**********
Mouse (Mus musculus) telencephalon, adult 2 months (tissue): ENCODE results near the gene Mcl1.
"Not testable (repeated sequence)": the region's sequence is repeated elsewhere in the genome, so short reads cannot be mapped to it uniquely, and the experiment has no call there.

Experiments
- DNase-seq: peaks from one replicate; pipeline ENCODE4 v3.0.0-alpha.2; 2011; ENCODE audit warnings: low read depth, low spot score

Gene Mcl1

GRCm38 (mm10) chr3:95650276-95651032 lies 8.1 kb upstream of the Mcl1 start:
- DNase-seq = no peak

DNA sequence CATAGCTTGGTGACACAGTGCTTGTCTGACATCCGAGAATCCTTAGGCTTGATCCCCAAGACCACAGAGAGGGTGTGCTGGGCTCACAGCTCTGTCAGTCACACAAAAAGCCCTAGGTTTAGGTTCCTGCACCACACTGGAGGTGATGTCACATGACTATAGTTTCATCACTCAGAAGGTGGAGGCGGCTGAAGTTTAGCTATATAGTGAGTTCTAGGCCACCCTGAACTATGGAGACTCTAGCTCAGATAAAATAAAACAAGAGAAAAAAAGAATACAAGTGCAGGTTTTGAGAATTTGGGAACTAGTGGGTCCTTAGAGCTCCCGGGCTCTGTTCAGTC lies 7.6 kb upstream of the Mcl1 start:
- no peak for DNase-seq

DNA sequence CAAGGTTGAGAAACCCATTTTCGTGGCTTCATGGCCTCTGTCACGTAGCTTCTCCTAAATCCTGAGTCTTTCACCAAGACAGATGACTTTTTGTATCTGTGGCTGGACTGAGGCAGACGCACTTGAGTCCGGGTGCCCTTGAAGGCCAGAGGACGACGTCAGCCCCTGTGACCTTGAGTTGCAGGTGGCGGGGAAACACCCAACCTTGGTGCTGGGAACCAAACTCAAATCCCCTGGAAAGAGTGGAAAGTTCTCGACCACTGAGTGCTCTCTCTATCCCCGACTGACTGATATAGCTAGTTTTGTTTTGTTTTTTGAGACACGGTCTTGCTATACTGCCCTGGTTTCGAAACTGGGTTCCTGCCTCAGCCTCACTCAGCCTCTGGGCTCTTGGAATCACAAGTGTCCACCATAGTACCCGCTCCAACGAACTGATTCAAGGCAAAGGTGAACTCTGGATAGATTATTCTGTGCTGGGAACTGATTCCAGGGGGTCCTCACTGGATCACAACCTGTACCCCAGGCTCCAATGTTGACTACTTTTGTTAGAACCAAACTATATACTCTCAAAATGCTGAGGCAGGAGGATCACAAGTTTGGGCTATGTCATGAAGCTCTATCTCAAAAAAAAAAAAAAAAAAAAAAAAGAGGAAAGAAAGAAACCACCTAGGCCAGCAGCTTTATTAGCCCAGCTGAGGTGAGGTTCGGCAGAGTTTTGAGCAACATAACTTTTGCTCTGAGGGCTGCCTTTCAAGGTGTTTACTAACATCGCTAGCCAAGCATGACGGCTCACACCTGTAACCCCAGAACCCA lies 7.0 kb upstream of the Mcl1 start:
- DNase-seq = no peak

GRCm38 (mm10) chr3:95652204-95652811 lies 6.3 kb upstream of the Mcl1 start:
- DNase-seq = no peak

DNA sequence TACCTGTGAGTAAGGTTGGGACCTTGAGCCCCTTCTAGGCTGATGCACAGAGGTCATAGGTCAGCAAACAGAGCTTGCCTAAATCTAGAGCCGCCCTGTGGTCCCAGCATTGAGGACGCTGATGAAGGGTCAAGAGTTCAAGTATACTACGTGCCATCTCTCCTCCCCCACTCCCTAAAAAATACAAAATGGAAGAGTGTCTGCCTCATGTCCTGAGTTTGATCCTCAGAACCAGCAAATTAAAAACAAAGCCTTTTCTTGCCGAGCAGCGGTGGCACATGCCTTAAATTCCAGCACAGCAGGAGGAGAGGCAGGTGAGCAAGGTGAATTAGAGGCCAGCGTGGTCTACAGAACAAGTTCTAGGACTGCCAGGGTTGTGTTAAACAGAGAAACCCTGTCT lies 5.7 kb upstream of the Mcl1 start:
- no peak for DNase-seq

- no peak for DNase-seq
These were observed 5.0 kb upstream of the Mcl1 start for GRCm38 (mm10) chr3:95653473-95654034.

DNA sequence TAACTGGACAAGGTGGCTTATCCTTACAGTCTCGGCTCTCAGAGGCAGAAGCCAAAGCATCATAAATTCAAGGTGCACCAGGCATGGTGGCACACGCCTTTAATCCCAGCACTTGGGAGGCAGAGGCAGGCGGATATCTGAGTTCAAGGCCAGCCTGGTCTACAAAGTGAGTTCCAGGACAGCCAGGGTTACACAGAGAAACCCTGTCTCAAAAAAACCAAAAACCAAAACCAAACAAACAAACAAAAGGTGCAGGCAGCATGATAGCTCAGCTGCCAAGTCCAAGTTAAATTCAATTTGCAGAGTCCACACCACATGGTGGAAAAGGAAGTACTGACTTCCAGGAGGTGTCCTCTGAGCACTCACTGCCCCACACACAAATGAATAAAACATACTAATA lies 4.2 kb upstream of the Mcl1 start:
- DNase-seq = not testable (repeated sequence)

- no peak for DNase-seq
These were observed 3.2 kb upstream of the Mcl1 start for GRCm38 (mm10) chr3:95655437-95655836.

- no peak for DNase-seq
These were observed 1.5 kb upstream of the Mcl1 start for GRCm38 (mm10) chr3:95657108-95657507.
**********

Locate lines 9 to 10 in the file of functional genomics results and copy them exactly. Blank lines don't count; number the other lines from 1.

- no peak for DNase-seq

DNA sequence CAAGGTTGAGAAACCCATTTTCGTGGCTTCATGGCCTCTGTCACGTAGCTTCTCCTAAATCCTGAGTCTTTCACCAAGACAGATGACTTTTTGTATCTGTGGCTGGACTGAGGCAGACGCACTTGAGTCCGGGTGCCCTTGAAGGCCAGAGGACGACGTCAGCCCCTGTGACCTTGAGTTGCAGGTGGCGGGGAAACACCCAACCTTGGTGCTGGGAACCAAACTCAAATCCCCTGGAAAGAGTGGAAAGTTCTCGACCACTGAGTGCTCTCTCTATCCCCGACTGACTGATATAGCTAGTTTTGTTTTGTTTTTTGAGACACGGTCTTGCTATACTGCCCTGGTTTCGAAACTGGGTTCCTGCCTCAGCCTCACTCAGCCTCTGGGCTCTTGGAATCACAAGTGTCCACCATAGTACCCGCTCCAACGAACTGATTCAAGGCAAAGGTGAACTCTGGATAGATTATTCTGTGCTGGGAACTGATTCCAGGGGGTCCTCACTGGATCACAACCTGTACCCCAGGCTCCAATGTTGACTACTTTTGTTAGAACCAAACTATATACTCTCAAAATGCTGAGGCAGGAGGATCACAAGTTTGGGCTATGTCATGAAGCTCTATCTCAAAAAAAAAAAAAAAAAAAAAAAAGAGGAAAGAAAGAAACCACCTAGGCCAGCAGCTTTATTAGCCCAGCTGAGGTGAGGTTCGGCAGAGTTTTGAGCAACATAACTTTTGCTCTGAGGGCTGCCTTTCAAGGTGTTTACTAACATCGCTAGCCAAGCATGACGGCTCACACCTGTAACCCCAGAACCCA lies 7.0 kb upstream of the Mcl1 start: